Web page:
Our Blog

When Bad News Is Good News

Posted November 14, 2012 8:30 PM by Mark Cutler

Ted’s blog from Friday reminded me of one of the key moments in Ford’s turnaround as Bryce Hoffman described it in American Icon – and, no, we aren’t that nerdy that we have an Ascendant Book Club – not yet anyway.  When new Ford CEO Alan Mulally began holding his weekly management reviews with the executive leadership team, he was always getting good news – which was a bit suspicious as he had assumed leadership of a company trying to stay out of bankruptcy.

Mulally’s management reviews went on for weeks – maybe even months, I don’t completely remember – while he continued to receive rosy reports from his leadership team.  Until, that is, Ford Americas chief Mark Fields, who wasn’t sure if he was going keep his job at Ford under Mulally’s regime anyway, decided that he would “go out in a blaze of glory” and see if “this guy is for real” and true to his word that all he wanted was honesty.

Fields was the first executive to report out at a management review that everything wasn’t “green,” but rather that the launch of the Ford Edge was “red” and that they had to hold up the launch.  According to Hoffman:

There was dead silence. Everyone turned toward Fields. So did Mulally, who was sitting next to him.

Dead man walking, thought one of his peers.

I wonder who will get the Americas, another mused.

Suddenly, someone started clapping.  It was Mulally.

“Mark, this is great visibility,” he beamed.  “Who can help Mark with this?”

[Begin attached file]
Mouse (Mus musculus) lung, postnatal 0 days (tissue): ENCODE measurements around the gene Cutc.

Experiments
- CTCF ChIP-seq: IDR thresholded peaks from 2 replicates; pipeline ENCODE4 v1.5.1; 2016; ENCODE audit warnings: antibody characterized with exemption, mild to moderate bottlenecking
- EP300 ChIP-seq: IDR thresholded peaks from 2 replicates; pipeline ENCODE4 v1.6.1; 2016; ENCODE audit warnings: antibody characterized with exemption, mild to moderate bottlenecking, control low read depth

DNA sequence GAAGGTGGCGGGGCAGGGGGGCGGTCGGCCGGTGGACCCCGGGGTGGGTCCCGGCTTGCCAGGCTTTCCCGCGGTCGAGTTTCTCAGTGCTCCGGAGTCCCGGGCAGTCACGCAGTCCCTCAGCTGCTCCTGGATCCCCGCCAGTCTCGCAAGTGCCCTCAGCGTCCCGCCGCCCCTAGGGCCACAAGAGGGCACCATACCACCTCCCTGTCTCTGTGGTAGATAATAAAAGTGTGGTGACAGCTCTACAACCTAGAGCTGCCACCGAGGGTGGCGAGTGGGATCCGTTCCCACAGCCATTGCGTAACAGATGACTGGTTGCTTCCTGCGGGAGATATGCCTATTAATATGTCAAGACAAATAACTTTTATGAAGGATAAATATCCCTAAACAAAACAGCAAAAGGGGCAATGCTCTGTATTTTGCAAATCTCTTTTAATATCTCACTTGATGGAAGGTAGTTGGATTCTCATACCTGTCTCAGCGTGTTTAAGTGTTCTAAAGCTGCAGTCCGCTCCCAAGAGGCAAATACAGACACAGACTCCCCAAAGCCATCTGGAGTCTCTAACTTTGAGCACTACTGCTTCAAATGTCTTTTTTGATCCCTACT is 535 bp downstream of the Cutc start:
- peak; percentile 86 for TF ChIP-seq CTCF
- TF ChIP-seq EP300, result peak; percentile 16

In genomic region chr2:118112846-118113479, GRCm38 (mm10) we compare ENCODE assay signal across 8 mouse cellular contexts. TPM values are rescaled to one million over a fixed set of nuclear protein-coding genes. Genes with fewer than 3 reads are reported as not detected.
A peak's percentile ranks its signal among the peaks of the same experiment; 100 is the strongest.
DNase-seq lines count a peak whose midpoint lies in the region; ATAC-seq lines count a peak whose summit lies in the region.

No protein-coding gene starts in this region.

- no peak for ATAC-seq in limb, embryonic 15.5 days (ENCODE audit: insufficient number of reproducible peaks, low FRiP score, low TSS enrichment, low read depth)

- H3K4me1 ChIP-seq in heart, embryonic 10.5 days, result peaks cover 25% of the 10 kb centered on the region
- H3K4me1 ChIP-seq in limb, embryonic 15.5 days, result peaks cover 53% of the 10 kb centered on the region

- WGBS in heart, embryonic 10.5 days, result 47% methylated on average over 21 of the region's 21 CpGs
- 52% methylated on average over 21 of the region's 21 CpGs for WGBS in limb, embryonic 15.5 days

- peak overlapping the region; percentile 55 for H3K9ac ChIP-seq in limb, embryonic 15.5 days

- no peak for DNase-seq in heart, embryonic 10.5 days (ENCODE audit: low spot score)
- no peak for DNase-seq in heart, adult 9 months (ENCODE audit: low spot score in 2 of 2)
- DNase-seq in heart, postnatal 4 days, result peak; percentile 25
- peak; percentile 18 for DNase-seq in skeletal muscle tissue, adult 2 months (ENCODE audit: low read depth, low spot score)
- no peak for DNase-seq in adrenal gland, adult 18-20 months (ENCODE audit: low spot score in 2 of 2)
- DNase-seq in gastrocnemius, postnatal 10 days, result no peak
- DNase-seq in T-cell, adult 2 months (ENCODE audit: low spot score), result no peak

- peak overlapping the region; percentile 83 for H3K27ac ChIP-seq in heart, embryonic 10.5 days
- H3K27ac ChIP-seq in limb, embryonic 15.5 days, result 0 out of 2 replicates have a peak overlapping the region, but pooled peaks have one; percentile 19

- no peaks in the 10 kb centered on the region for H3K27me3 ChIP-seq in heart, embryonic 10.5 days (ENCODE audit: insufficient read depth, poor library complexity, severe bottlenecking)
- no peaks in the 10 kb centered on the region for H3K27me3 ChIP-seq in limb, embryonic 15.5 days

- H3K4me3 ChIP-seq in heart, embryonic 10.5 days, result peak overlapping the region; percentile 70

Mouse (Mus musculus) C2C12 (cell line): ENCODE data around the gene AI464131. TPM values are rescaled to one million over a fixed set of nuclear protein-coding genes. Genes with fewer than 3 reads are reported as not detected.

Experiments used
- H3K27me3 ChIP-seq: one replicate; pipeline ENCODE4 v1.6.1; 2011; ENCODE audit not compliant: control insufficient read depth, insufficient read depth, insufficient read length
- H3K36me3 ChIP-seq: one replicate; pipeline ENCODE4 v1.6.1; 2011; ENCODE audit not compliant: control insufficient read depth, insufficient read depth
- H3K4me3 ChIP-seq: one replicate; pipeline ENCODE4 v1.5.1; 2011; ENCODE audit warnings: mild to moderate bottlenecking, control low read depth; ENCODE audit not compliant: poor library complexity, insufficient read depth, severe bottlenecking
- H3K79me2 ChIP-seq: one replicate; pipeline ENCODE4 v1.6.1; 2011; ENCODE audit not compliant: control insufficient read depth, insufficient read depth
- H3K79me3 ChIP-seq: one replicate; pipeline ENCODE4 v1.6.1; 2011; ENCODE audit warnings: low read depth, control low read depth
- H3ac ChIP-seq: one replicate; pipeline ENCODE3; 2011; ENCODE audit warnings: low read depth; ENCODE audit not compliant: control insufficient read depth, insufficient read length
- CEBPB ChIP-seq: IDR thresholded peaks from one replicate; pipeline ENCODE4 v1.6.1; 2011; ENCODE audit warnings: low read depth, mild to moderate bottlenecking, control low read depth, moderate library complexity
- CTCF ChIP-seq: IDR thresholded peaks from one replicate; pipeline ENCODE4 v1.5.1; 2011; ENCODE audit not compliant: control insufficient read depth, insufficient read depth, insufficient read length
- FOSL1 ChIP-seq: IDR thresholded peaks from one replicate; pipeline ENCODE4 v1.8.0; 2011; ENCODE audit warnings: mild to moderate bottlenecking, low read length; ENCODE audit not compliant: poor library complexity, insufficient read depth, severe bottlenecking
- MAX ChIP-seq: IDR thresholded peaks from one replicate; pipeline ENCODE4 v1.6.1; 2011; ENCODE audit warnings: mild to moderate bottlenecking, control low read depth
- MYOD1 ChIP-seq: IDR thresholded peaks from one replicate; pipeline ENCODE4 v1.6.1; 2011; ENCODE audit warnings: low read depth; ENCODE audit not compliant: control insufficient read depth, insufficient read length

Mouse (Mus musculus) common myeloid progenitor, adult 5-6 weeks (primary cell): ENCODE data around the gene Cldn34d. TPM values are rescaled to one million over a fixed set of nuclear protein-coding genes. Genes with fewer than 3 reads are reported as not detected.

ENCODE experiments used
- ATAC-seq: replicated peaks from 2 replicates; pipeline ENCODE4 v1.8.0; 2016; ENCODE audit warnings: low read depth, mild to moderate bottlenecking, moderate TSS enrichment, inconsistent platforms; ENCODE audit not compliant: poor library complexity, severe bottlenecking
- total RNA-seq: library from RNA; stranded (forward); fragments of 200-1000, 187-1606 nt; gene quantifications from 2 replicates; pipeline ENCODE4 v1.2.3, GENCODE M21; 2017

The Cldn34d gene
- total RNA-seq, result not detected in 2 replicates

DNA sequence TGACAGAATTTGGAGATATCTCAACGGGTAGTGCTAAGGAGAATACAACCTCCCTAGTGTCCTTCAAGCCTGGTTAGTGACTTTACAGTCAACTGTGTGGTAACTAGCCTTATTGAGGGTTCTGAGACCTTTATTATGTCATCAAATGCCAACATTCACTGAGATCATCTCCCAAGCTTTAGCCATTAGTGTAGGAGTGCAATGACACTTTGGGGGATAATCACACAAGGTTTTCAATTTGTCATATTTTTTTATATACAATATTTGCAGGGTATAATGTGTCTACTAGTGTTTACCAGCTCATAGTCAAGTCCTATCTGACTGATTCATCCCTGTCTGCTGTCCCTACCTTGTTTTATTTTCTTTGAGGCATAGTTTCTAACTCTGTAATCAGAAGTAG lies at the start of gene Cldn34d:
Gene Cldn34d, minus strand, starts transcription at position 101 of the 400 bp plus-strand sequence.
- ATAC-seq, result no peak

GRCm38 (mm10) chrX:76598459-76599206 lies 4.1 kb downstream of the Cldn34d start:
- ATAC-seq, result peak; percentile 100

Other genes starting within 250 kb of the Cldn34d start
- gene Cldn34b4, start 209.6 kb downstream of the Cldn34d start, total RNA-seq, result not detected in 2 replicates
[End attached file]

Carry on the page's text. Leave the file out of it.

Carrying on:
People started raising their hands and saying how they could help.  At the next week’s review, Fields was still the only one not reporting all green, most thought he was going to be fired after the previous meeting or would be at this one, but he wasn’t.  The following week, “everyone’s slides were splattered with more red than a crime scene.” And, incidentally, the problem with the Edge was quickly resolved.

According to Hoffman, Mulally would later call what happened the “defining moment in Ford’s turnaround.”  The point being that as the CEO, Mulally needed transparency from his team so he could see what was wrong and help the team start to fix it. 

In Mulally’s eyes, the bad news was good.  And, this is one of the hardest issues in trying to change an organization’s culture while implementing a strategy and performance management system. People immediately become defensive when you start talking about developing measures and what those measures are going to be used for.  They fear they will be used to judge them rather than help manage the organization.  This can lead to the gaming of measures and targets so that they don’t provide the necessary transparency.

Communication and leadership are key to building the trust necessary to combat this behavior.  If the executive director, president, or CEO can convince his team of the measures’ true purpose and he can demonstrate it through his behavior at review meetings, she will build the trust necessary among the leadership team to have candid, strategic conversations. 

If Mark Fields hadn’t stepped forward and truthfully shared his bad news, there would have been a point at which Mulally's team could no longer hide the facts from its CEO and by then it would have been too late to do anything about it. After all, the only thing worse than bad news today is bad news tomorrow.

*A side note on the Ford turnaround: On Nov. 1, the Wall Street Journal reported that Mark Fields, "who has been widely seen as the likely successor to Mr. Mulally," was assuming the position of Ford's chief operating officer.  So, it turns out, honesty didn't hurt his career much at all.


Ascendant Book Club? YES!
# Posted By Angie | 11/14/12 9:12 PM
add comment »